If only real life was like the movies where someone’s bad behavior is turned around by another person who just won’t give up on them.
When I was dealing with my former husband’s alcoholic behavior, I went to Al-Anon meetings—a place for families to recover from the effects of living with alcoholism. There, I began to understand it is impossible to “fix” other people or make them change. I accepted that I am powerless to control others or stop them from doing destructive things should they choose to continue doing them.
We all strive to fulfill the ideal of biblical love that “never gives up, never loses faith, is always hopeful, and endures through every circumstance.” But if we are hanging on to a toxic relationship that habitually damages our mental, emotional, and spiritual well-being, it may be time to look closely at what is driving our choice to stay connected.
Sometimes we hold on to what's not working out of fear. If we let go, we will lose control, the other person will fail, and we will be blamed. At other times, we stay close because it’s what other people expect us to do. Or it may be that we keep coming back for more because we fear the unknown. What would life really be like without our troublemaker in the mix?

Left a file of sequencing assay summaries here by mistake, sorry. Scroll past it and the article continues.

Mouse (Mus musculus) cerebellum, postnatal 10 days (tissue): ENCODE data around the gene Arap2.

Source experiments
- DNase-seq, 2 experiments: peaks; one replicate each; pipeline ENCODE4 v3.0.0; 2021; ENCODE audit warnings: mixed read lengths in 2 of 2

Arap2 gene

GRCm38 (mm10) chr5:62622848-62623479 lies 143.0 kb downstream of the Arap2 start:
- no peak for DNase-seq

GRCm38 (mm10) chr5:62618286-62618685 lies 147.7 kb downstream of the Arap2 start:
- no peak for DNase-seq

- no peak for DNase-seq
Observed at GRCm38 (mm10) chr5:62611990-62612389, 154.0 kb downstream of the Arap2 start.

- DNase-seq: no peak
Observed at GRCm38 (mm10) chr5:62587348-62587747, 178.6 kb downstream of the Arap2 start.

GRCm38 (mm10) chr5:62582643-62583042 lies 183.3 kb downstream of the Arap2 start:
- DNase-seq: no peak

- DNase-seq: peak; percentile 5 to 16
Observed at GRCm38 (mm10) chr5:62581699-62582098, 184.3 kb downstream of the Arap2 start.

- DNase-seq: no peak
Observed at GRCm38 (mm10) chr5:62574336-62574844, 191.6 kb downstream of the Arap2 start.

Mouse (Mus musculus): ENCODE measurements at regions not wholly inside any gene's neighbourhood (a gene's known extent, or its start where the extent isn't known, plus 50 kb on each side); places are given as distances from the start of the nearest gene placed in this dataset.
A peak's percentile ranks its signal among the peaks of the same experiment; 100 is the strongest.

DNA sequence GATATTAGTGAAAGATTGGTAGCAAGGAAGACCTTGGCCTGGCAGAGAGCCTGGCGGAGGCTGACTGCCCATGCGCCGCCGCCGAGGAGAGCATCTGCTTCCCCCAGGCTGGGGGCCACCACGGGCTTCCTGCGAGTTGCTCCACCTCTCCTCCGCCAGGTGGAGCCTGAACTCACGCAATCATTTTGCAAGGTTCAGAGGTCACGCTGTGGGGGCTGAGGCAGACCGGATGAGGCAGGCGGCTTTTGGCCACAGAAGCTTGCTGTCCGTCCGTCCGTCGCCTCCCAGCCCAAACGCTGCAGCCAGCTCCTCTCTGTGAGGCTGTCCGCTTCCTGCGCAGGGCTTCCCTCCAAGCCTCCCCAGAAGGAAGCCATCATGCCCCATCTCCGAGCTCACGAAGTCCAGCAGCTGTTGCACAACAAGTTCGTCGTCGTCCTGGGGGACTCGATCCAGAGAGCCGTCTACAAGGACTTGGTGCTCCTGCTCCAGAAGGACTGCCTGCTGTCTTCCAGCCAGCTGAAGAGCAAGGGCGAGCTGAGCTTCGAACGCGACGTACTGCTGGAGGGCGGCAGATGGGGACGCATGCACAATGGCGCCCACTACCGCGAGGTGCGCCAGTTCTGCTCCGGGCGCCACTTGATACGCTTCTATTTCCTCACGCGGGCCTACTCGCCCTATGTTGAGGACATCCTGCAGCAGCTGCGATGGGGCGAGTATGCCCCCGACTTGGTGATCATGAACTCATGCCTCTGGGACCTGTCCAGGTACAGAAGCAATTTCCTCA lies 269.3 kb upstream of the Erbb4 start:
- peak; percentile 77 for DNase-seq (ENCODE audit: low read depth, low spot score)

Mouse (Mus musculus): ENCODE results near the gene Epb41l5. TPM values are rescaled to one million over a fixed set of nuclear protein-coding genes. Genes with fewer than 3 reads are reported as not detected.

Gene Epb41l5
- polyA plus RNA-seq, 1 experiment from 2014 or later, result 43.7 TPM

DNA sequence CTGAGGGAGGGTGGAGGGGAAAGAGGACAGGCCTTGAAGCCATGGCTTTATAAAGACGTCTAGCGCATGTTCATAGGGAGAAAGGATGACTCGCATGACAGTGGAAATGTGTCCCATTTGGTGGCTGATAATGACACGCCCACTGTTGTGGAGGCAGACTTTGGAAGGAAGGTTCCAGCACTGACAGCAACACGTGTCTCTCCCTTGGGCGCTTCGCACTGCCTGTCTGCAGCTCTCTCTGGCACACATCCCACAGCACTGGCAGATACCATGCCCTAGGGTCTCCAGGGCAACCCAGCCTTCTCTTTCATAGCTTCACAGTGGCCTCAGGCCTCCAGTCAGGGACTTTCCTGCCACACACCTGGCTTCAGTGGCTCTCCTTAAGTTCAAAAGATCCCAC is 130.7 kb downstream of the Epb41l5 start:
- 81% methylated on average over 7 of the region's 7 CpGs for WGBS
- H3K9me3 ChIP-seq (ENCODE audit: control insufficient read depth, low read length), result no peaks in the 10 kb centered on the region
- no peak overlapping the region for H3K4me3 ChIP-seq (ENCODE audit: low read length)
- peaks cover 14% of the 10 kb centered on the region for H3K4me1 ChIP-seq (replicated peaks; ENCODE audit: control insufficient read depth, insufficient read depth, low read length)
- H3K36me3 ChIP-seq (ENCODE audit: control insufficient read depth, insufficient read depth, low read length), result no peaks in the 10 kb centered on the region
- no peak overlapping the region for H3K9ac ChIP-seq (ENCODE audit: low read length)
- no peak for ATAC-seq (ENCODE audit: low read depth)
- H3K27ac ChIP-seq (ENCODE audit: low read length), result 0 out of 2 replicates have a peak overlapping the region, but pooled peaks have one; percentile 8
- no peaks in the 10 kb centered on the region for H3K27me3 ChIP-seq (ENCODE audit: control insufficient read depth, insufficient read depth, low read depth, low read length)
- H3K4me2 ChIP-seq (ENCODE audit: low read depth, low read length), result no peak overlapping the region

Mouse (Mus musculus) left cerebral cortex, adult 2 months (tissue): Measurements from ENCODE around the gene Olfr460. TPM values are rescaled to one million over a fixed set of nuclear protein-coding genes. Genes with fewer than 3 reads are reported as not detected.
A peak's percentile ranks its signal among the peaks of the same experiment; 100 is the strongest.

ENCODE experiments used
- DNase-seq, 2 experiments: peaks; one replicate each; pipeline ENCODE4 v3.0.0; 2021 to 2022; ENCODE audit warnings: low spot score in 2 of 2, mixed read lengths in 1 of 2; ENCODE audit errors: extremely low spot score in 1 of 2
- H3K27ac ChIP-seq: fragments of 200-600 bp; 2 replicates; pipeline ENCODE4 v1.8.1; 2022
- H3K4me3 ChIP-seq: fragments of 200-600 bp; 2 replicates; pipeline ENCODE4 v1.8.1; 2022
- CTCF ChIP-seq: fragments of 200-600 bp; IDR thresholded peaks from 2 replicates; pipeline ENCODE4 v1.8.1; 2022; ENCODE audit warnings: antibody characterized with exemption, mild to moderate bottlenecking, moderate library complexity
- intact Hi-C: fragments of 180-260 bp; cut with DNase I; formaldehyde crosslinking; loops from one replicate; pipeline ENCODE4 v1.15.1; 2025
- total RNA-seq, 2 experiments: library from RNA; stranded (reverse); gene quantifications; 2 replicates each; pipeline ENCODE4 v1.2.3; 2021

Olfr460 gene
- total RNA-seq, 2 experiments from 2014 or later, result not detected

In time, I discovered the freedom of detachment with love. Detachment—letting go—means caring enough about someone to allow them to learn from their mistakes. As I refused to continue taking responsibility for my husband’s choices and stopped covering up for him by lying and making excuses, he was positioned to face and deal with the natural consequences of his behavior.
I wasn’t giving up; I was stepping aside so God could work in his life. From a distance, I continued praying, never lost faith, and remained hopeful for a bounce-back and a change of heart that only God could bring about. Letting go was hard, but it was the best thing to do. There is a time to hold on and another to let go.
When God prompts you to let go, let go.
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